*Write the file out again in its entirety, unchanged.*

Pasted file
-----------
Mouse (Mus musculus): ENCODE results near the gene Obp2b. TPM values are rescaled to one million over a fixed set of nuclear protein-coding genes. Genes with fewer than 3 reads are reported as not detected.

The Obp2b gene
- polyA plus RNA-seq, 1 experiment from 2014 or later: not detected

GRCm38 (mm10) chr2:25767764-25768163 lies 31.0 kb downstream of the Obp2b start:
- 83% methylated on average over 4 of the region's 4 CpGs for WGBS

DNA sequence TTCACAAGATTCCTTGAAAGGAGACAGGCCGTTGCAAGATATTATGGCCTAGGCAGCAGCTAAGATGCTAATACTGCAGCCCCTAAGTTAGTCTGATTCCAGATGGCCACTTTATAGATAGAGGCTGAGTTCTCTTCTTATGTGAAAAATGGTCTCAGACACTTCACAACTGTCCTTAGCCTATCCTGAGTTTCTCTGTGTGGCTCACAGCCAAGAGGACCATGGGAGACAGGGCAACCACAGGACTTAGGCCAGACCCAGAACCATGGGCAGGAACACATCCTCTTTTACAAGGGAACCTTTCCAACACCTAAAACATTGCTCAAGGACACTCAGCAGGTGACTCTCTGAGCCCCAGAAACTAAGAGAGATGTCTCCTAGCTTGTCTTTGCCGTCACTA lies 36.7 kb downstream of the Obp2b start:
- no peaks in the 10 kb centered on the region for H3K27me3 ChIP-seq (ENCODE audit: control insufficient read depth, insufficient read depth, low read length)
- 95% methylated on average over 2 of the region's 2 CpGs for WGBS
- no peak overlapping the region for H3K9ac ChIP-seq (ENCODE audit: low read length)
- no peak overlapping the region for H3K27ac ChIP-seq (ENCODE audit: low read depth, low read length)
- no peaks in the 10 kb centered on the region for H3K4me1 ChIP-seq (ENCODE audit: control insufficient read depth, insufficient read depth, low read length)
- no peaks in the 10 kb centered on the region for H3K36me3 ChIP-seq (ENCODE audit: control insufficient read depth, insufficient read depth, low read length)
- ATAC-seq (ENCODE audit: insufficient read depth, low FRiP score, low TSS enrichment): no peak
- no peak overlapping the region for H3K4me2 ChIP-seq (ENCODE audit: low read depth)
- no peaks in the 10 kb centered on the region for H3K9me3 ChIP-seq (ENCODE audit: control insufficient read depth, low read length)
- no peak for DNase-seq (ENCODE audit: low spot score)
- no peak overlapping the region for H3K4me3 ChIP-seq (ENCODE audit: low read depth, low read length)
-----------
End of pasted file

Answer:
Mouse (Mus musculus): ENCODE results near the gene Obp2b. TPM values are rescaled to one million over a fixed set of nuclear protein-coding genes. Genes with fewer than 3 reads are reported as not detected.

The Obp2b gene
- polyA plus RNA-seq, 1 experiment from 2014 or later: not detected

GRCm38 (mm10) chr2:25767764-25768163 lies 31.0 kb downstream of the Obp2b start:
- 83% methylated on average over 4 of the region's 4 CpGs for WGBS

DNA sequence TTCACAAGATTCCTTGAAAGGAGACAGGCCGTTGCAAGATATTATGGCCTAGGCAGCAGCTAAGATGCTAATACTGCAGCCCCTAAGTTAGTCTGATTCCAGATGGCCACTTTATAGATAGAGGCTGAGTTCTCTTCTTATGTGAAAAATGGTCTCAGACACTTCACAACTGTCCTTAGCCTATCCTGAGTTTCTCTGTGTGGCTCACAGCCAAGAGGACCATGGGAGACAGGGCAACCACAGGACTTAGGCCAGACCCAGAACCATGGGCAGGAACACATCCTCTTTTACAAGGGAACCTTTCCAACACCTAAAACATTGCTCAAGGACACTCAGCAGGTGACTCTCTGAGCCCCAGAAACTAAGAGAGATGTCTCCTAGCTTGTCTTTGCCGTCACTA lies 36.7 kb downstream of the Obp2b start:
- no peaks in the 10 kb centered on the region for H3K27me3 ChIP-seq (ENCODE audit: control insufficient read depth, insufficient read depth, low read length)
- 95% methylated on average over 2 of the region's 2 CpGs for WGBS
- no peak overlapping the region for H3K9ac ChIP-seq (ENCODE audit: low read length)
- no peak overlapping the region for H3K27ac ChIP-seq (ENCODE audit: low read depth, low read length)
- no peaks in the 10 kb centered on the region for H3K4me1 ChIP-seq (ENCODE audit: control insufficient read depth, insufficient read depth, low read length)
- no peaks in the 10 kb centered on the region for H3K36me3 ChIP-seq (ENCODE audit: control insufficient read depth, insufficient read depth, low read length)
- ATAC-seq (ENCODE audit: insufficient read depth, low FRiP score, low TSS enrichment): no peak
- no peak overlapping the region for H3K4me2 ChIP-seq (ENCODE audit: low read depth)
- no peaks in the 10 kb centered on the region for H3K9me3 ChIP-seq (ENCODE audit: control insufficient read depth, low read length)
- no peak for DNase-seq (ENCODE audit: low spot score)
- no peak overlapping the region for H3K4me3 ChIP-seq (ENCODE audit: low read depth, low read length)